Although Inferno has made some long awaited changes to the way wardeccs work, making them a bit more engaging for both sides, and there’s a much needed change to the pricing of war deccs, the old truth still seems to be predominant.
That is, that if you reside in high security space, then you probably want to be part of a corp in order to avoid the 13% tax rate. but not a too large a corp. If your corp gets too large than you probably want to join an alliance, but not too large an alliance. To be too large is to attract too much attention, and to attract to much attention is to become a potential target for war deccs.
Now let’s make this perfectly clear right now. Most people that reside solely in high security space are not pvp pilots. Most of them have had virtually no pvp experience, and what little they have mostly involves them getting unceremoniously slaughtered by losec pirates, by suicide gankers, by war deccers, by ninja salvagers, by everything under the sun.
Of course the prevailing opinion in EVE is that somehow there is only one type of “proper” player, and that is of the elite pvper. That is the truth which nullsec has been shouting at us in their Risk vs Reward debat, and that is the truth they have trying to enforce in various griefing corps like James315’s New Order and so on. The Old Goon “War on Fun” strategy, and I have to admit it’s with some satisfaction that I’ve been watching TEST and Pals mobilising their “Come Join us killing Goons strategy” But let’s really talk about this.
PVP is not technically hard. Compared to games like DOTA and Star Craft, the technical aspect of EVE is actually quite simple, (and by this i mean the act of piloting a ship) However it’s not the technical aspect of EVE that is challenging, but the meta and interpersonal aspect. Your PVP experience is determined by the quality of your community. It is determined by how well they work together, how dedicated they are, but also by the quality of their intel network, and the experience and quality of their FCs and local PVP mentors in general.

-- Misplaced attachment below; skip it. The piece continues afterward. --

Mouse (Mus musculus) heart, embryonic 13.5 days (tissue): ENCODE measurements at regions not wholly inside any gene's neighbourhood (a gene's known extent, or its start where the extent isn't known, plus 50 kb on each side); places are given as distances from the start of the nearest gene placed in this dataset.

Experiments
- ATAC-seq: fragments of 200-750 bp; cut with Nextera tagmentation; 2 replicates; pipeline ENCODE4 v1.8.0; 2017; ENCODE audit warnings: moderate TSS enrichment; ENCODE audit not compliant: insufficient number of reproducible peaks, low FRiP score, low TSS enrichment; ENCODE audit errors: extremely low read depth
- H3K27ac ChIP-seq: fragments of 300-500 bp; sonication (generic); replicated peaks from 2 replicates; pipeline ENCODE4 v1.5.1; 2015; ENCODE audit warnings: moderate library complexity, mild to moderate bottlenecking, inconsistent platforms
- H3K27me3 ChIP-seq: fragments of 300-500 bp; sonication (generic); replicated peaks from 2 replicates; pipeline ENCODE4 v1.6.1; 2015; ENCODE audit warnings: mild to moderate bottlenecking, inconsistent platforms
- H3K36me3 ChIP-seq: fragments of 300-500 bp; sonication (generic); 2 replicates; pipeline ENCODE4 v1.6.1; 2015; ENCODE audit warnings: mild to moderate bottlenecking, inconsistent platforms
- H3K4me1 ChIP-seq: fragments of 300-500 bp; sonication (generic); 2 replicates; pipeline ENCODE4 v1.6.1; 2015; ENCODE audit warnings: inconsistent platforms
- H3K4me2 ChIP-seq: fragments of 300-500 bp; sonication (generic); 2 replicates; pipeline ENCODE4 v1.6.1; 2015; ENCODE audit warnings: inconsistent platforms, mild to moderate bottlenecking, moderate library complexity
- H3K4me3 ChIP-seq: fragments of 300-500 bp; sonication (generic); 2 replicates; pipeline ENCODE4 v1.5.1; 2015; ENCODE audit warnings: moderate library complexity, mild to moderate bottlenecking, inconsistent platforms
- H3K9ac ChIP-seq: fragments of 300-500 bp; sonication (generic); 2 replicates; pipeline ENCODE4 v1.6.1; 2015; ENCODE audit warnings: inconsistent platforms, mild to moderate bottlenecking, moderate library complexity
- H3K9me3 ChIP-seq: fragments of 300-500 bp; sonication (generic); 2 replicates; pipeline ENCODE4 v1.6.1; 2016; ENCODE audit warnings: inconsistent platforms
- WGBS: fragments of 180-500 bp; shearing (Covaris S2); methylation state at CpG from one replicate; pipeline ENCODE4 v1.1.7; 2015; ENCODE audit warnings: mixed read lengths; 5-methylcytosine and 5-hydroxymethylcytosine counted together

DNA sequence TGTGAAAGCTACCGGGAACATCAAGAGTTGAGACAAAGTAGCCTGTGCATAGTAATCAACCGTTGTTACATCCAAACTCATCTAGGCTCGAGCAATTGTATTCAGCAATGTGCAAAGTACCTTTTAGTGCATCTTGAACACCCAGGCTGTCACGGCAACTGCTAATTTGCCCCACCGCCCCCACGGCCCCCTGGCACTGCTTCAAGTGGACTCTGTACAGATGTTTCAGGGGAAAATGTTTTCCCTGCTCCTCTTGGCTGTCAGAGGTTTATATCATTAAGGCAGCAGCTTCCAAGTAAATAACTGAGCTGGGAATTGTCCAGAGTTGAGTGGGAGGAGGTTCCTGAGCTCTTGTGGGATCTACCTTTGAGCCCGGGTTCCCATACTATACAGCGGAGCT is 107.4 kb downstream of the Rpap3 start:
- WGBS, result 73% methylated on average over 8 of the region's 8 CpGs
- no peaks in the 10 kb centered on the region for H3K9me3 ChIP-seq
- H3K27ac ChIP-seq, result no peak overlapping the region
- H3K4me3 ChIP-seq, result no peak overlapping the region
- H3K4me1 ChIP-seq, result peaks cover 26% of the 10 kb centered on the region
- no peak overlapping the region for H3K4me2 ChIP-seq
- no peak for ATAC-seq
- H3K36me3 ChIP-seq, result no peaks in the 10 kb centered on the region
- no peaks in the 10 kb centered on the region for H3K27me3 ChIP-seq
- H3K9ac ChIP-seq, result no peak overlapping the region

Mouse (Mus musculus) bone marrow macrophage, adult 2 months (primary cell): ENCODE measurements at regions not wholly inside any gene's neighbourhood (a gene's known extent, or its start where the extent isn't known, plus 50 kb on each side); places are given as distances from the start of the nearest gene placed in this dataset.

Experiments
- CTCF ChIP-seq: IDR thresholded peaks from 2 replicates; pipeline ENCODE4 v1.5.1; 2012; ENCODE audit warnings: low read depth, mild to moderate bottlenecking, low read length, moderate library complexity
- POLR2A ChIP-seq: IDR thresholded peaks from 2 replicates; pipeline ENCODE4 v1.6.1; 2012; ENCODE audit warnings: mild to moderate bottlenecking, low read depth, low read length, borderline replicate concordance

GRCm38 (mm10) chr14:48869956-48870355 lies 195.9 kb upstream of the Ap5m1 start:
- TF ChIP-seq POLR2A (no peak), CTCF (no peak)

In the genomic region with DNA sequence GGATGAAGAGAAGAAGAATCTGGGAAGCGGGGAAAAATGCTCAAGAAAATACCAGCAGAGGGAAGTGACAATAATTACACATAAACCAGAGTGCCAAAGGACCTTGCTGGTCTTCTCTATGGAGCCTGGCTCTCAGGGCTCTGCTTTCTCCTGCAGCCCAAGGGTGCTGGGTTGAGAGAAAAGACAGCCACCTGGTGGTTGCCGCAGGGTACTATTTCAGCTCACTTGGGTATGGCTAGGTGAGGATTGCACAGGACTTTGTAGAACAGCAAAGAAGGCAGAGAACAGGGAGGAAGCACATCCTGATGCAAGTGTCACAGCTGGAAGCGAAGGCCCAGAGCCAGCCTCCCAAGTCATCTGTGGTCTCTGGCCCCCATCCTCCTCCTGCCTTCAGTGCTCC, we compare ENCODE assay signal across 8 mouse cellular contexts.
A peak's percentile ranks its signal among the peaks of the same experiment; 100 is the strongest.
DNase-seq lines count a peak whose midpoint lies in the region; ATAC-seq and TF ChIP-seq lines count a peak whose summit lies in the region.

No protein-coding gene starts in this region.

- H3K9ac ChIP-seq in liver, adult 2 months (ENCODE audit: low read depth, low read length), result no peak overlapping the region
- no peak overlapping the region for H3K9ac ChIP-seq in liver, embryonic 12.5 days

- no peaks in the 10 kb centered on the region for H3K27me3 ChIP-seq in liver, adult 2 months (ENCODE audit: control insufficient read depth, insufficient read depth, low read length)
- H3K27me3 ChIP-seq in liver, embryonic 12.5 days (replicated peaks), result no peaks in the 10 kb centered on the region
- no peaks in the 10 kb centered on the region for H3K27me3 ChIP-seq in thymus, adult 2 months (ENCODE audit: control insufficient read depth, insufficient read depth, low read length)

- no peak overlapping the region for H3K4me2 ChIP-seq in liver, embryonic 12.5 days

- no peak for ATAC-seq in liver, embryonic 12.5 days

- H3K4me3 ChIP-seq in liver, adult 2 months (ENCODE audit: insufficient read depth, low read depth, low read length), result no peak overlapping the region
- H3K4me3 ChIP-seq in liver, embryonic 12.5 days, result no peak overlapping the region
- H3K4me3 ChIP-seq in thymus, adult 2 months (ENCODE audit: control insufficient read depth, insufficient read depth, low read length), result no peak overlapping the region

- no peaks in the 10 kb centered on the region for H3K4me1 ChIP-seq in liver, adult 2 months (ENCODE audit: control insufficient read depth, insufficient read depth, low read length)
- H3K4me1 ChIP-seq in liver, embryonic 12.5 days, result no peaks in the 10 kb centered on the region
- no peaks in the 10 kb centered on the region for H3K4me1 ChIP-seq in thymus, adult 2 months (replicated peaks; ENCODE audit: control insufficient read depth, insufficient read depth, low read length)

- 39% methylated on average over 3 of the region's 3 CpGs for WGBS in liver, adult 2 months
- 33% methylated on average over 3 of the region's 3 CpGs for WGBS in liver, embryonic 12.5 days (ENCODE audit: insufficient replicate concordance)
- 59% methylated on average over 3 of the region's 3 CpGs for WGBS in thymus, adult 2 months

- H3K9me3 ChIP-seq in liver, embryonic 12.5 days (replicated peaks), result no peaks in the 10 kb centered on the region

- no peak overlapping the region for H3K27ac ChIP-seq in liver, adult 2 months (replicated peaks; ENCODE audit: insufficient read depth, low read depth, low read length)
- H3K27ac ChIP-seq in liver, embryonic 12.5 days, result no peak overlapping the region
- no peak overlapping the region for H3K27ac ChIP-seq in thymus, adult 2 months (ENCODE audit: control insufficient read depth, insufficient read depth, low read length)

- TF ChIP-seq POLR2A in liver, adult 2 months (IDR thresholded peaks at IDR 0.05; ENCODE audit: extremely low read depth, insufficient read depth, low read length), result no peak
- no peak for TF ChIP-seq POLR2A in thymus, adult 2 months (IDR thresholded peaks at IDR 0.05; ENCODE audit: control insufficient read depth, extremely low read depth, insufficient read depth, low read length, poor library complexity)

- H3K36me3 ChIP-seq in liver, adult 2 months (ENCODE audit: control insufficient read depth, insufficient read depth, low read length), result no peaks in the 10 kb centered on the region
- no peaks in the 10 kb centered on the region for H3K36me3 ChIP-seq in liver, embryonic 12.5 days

It is not hard to put a Missioner in a PVP ship- he probably has the skills, and to tell him how to sucessfully fly a rifter- about the most complex type of pvp ship you can fly (the larger you get, the less there is to think about), and teach him how to fly it properly in the space of an afternoon.
Of course, that does not teach the bear how to work in a fleet, how the greater pvp system works, or the actual mechanics of losec. The second trumps the first. Victory in EVE does not go to the best technical pilot, the one best able to manipulate his ship to do the most damage, but the one that can chose his own ground to the greatest advantage, and this is entirely dependant on the Meta game rather than the in game one.
I’ll draw upon a personal ancedote. For two jumps, a Taranis and my Wolf had been circling each other, neither wishing to engage the other under guns. Eventually i baited him out to a belt, then successfully tackled him. If that had continued as a solo fight, it would have been close, but the wolf probably would have carried the day.
This is the point of course that an ally in a Falcon dropped in 100km away and proceded to Jam me to hell and back. The rest was application of DPS.
I’m not saying that this kill was anything but entirely well done. It was an excellent move by the Taranis pilot and his Corp mate, and i take my hat off to him. However it does highlight the problem.
In order for a hisec corp to successfully mobilise against a vastly more experienced and better equipped foe, they need to be willing to spend large amounts of training time, ISK, and the pyschological shock of getting thrashed many, many times, and still hold together to eventually become a worthy opponent.
This has happened, and happened surprisingly well. Northern Coalition managed it back years ago, proving that “bears can grow teeth”. There is no inherent psychological division between “a bear” and the elite pvpers that we are told are virtually another subspecies. The simple fact is that when given sufficient drive, any player in EVE can make a pvp pilot, especially in fleet warfare. The problem is the motivation- you need to put in blood, sweat and tears.
Unsurprisingly, most people are not prepared to do this. I don’t say most bears, i mean most people period. I was one of those who actually liked PVP even if they got thrashed. Most of the people I play with don’t cut that way.
Faced with the choice of attempting to turn a highsec mission/mining corp into a combat machine, and individual players just clicking the “leave corp” button is fairly obvious.
This is the reason why the “big three” in highsec- EVE Uni, Brave Noobies, and RvB are all pvp focused. RvB is exclusively nothing else, the only true “pure pvp” entity in EVE in my opinion. EVE Uni is a hold over from the extremely early days of EVE, run by some very experienced players, and funded by some very wealthy Alumni. And of course Brave Noobies is an external community born on Reddit.
And those are the entities that dominate EVE. Not the native communities to EVE, but External Communities that have come from Reddit and other places. Goonswarm comes to mind.